Santa Claus Is Comin’ to Town appears in an aspect ratio of 1.33:1 on this Blu-Ray Disc. The image seemed pretty good.
Sharpness was usually fine. A bit of softness interfered at times, but not to a substantial degree.
Instead, the show mostly came across as fairly well-defined – and maybe a little too well-defined, as the Blu-ray revealed the wires that held up characters at times. I noticed no jaggies or moiré effects, and edge haloes failed to appear.
Town demonstrated natural grain and lacked print flaws. Early shots wobbled more than expected, which I suspect stemmed from the source, though this wasn’t an issue after the opening credits.
While most Christmas specials utilize broad palettes, the design of Town meant it went with substantially more restricted tones. That’s because the dank setting of Sombertown as well as the icy realm of the Winter Warlock dominated the program.
When brighter elements appeared, however, they looked nicely vivid and concise. Blacks were dark and tight, while the occasional low-light shots looked fairly clean and visible. This became a pleasing presentation.
Taken from the original monaural source, the show’s DTS-HD MA 5.1 soundtrack lacked ambition. Indeed, if the audio ever did much to broaden past its single-channel origins, I couldn’t detect it.
The mix focused heavily on the front center, and that was fine with me. I’d have preferred a “dedicated mono” rendition, but this was close enough.
Audio quality seemed fine for its age. Speech occasionally came across as a little edgy, but the lines were usually fairly concise. Music lacked much range but showed reasonable clarity, and effects offered acceptable accuracy. This became a decent representation of the source.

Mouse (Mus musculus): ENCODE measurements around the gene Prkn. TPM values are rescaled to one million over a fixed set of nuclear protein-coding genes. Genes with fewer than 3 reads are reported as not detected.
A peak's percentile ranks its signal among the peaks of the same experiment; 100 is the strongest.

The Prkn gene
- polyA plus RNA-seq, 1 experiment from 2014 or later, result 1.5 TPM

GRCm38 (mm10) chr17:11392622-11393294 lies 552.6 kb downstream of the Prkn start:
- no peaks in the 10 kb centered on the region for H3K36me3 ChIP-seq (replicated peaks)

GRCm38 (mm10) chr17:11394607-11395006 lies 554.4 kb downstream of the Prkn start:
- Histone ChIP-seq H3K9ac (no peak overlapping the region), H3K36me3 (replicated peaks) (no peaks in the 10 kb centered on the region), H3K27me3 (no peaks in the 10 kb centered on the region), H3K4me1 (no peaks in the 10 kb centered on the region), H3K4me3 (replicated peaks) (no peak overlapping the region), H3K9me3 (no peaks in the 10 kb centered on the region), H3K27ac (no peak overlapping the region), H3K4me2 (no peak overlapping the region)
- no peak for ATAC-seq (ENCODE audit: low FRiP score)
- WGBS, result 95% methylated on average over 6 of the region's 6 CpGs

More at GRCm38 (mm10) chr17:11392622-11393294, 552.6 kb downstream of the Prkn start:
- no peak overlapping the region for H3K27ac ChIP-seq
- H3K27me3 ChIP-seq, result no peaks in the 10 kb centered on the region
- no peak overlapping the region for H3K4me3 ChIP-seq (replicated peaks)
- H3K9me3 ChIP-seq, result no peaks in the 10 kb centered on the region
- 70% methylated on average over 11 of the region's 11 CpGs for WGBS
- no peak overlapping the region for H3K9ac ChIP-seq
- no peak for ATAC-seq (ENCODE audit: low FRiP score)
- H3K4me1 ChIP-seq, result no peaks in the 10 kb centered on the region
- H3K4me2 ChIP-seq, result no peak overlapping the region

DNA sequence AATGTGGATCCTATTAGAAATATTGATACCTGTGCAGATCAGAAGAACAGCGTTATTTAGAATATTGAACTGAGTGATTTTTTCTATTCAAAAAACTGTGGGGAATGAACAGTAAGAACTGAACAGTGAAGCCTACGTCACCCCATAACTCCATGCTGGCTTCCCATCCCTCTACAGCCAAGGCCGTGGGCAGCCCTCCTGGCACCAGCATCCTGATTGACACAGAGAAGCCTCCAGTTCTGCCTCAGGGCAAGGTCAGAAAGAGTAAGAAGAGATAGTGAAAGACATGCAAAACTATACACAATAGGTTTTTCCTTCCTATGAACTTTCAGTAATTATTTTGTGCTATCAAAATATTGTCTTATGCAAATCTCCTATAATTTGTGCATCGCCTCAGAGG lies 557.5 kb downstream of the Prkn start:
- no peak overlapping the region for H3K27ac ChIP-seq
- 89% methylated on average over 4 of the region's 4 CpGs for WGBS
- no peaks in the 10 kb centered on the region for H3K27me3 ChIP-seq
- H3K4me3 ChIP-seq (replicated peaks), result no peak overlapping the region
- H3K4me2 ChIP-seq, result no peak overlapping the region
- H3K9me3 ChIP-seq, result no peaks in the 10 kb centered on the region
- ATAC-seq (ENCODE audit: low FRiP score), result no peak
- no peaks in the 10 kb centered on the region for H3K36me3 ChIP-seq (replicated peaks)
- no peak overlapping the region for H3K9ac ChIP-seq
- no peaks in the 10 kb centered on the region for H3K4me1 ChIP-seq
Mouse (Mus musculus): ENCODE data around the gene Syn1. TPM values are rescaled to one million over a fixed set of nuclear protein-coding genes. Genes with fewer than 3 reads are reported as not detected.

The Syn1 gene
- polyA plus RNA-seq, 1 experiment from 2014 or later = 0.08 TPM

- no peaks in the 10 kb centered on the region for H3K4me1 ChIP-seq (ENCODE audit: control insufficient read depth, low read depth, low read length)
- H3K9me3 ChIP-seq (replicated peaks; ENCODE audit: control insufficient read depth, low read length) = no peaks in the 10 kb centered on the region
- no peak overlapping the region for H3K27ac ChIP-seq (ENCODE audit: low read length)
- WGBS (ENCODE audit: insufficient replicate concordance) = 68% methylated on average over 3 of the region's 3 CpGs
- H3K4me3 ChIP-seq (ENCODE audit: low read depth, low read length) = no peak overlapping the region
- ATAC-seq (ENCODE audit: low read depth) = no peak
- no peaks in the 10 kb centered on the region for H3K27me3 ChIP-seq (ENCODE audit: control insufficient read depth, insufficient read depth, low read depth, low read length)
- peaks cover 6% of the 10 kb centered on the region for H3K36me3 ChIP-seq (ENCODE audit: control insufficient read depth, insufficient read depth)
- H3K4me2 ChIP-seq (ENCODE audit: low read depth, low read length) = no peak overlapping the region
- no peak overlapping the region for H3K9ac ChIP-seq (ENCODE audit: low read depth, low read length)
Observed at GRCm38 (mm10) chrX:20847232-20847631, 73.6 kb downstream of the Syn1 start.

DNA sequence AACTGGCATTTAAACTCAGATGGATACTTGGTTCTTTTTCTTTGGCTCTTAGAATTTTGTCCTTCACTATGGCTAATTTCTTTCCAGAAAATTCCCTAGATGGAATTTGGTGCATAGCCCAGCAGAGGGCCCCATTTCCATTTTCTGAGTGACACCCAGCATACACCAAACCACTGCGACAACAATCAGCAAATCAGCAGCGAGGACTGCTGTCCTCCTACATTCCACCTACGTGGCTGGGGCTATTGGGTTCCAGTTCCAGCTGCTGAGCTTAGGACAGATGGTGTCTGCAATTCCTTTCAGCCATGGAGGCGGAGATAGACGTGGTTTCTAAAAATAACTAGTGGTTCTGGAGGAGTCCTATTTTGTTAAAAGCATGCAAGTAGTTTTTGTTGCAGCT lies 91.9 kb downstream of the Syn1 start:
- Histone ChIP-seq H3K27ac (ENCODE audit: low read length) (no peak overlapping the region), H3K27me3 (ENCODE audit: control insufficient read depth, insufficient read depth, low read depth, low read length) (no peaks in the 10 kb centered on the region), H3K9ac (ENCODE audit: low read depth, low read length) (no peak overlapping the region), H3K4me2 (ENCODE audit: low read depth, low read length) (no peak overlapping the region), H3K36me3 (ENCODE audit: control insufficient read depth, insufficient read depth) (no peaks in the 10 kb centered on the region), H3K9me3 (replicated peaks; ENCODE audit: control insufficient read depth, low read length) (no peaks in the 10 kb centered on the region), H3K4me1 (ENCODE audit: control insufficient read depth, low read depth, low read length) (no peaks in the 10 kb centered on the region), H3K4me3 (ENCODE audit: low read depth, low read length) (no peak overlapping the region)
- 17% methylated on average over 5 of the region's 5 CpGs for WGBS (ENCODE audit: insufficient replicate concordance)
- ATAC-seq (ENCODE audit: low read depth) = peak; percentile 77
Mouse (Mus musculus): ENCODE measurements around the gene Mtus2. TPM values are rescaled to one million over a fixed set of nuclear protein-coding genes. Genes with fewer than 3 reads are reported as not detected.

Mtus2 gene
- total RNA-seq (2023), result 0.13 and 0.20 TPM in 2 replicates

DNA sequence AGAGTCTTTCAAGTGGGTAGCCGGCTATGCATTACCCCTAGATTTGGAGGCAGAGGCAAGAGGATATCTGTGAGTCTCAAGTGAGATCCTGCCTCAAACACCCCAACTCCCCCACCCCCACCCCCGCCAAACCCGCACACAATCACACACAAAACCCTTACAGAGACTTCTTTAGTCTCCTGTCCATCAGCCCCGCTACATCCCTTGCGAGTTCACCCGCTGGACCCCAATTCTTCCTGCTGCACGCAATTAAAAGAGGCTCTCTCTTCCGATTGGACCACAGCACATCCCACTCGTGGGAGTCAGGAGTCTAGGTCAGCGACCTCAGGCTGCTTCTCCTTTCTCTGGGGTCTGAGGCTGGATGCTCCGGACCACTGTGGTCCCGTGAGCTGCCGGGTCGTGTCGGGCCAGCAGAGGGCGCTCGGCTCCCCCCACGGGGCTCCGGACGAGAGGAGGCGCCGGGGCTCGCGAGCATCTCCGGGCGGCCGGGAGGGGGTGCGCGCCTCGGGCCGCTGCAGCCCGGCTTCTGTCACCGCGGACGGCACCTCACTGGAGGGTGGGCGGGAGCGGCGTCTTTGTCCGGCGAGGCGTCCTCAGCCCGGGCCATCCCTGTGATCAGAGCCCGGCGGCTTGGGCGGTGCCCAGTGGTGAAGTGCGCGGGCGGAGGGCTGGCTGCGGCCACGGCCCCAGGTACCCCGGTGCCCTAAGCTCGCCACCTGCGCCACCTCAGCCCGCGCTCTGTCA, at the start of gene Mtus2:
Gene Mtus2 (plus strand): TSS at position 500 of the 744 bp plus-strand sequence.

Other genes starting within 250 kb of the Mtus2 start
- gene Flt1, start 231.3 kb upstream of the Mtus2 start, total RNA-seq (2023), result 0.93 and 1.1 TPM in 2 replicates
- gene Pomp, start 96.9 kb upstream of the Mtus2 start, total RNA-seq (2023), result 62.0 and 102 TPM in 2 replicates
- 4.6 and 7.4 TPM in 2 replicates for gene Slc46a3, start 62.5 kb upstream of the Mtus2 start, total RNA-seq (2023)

How did the 2018 Blu-ray compare to the 2015 BD? Audio seemed identical, as I noticed no differences between the 5.1 tracks of the two.
Visuals showed an uptick with the 2018 disc, though. It offered superior accuracy and colors along with fewer source flaws. Expect a nice step up in quality.
This version of the special comes with an audio commentary from animation historian Greg Ehrbar. He presents a running, screen-specific look at story/characters, design and animation, music, cast and performances, and various bits of trivia/history.
For the most part, we get a generally good chat, though Ehrbar can tend to simply narrate the show a little too much. Still, he brings a decent array of insights along the way.
A documentary called The Animagic World of Rankin/Bass runs 47 minutes and includes comments from animation historian Greg Evanier, filmmakers Henry Selick, Jon Favreau, Kevin Lima, Chris Butler, Graham Annable, Seamus Walsh, Mark Caballero, and Brenda Chapman, writer Allan Neuwirth, pop culture podcaster Adam Murdough, animation historians Jerry Beck and Greg Ehrbar, stop motion animation producers Stephen Chiodo, Charles Chiodo and Edward Chiodo, critic Will Friedwald and producer Lee Mendelson.
The special discusses the history of the Rankin/Bass partnership, aspects of various productions, and impressions of the shows. While we learn a bit about Rankin/Bass, most of “World” focuses on the participants’ appreciation for their work.
A little of this goes a long way. While we learn some decent notes about the different specials, too much of “World” just praises the productions, so it lacks as much substance as expected.
I can’t call Santa Claus Is Comin’ to Town one of the best Rankin/Bass Christmas specials. It plays things too safe and cutesy to really excel. Nonetheless, it’s perfectly enjoyable and pleasant. The Blu-ray offers pleasing visuals along with acceptable audio and a few supplements. Town remains a likable show.
This “Deluxe Edition” of Comin’ can be purchased on its own or as part of a set called “The Original Christmas Specials”. Along with Santa, it includes Frosty the Snowman, Rudolph the Red-Nosed Reindeer, The Little Drummer Boy and Cricket on the Hearth.
To rate this film, visit the DVD review of SANTA CLAUS IS COMIN' TO TOWN